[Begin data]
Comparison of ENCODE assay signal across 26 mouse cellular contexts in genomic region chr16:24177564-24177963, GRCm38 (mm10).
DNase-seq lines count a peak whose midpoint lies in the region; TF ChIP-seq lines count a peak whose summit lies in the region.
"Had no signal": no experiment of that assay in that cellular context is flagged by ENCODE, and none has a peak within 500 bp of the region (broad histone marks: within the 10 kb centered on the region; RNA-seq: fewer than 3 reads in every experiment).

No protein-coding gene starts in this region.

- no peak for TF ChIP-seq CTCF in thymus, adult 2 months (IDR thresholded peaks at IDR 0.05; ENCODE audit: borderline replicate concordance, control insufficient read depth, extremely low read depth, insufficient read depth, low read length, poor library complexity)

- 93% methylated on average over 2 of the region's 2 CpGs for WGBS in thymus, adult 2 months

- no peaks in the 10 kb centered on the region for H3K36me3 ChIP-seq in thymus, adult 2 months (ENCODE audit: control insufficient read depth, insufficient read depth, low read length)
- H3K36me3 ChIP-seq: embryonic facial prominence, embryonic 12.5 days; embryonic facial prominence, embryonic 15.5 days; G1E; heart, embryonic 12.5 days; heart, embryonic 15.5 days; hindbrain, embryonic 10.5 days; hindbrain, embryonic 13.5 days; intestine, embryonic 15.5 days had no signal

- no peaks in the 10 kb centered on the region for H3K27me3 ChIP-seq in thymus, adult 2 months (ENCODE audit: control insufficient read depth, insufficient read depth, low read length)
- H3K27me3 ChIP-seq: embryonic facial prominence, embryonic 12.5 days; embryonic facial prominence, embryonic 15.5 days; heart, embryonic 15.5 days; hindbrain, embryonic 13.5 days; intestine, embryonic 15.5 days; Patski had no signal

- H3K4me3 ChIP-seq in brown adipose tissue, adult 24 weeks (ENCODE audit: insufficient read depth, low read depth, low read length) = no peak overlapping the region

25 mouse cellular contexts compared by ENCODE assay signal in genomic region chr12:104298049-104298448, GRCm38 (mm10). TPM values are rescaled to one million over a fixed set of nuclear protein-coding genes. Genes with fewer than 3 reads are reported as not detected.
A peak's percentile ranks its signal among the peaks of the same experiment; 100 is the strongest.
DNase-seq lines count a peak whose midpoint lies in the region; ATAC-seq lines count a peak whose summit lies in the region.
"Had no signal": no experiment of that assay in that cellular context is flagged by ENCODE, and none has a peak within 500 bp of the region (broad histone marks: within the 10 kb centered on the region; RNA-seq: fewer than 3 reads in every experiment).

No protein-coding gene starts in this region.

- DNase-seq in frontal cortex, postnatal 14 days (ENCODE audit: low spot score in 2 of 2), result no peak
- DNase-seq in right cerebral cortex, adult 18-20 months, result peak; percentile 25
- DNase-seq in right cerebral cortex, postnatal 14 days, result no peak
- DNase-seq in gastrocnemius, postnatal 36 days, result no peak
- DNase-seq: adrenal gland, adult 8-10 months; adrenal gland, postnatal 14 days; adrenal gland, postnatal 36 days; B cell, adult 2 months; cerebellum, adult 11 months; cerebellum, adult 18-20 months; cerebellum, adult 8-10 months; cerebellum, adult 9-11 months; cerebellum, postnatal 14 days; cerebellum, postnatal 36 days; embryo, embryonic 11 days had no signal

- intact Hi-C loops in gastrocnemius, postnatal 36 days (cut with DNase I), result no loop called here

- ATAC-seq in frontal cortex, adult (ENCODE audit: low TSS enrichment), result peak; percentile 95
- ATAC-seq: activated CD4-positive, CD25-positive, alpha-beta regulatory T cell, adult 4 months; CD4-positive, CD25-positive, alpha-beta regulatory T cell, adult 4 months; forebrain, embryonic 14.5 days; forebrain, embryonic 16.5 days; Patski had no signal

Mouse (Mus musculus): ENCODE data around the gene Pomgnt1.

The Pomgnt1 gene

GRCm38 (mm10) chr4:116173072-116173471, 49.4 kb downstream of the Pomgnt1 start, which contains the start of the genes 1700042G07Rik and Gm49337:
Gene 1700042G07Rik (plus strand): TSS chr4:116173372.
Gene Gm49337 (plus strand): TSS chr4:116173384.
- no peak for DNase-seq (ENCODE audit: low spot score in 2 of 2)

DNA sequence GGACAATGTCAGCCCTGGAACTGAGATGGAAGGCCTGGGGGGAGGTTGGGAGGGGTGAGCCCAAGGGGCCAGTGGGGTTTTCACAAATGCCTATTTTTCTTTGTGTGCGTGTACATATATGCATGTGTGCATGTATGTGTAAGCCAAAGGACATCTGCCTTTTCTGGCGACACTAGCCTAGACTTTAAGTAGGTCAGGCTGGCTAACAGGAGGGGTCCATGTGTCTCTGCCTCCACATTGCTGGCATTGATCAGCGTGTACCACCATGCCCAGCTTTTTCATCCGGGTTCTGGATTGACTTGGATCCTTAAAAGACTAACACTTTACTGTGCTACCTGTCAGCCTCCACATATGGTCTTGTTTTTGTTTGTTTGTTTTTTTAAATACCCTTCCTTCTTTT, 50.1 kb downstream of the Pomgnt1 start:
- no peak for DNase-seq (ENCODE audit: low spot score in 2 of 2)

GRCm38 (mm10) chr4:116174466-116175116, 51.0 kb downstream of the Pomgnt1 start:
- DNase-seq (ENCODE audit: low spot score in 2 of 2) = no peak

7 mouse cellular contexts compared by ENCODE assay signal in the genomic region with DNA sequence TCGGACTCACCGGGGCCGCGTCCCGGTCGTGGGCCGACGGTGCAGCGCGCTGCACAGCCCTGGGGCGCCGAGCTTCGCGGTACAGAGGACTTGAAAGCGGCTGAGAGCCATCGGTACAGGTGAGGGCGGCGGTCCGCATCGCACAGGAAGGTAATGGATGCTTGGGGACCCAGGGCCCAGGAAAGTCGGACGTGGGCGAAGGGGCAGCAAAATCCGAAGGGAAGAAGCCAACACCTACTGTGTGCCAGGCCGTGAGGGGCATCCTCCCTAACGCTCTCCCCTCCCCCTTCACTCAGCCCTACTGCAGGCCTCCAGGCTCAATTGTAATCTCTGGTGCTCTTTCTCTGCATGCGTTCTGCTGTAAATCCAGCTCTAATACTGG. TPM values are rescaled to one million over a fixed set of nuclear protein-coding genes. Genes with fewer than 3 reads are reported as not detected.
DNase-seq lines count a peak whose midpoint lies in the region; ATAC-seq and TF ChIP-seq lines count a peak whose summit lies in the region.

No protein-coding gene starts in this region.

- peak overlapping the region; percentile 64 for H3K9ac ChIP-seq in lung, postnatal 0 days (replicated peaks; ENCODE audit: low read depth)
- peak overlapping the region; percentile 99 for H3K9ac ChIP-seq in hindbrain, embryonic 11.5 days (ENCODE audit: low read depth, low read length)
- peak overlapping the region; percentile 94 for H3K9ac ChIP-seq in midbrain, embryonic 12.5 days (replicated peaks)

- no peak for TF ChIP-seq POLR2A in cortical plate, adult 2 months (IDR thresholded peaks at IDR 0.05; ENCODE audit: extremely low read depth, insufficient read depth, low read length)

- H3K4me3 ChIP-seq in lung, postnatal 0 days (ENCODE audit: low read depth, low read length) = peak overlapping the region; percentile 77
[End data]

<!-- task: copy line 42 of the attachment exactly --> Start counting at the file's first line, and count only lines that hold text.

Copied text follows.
- H3K4me3 ChIP-seq in lung, postnatal 0 days (ENCODE audit: low read depth, low read length) = peak overlapping the region; percentile 77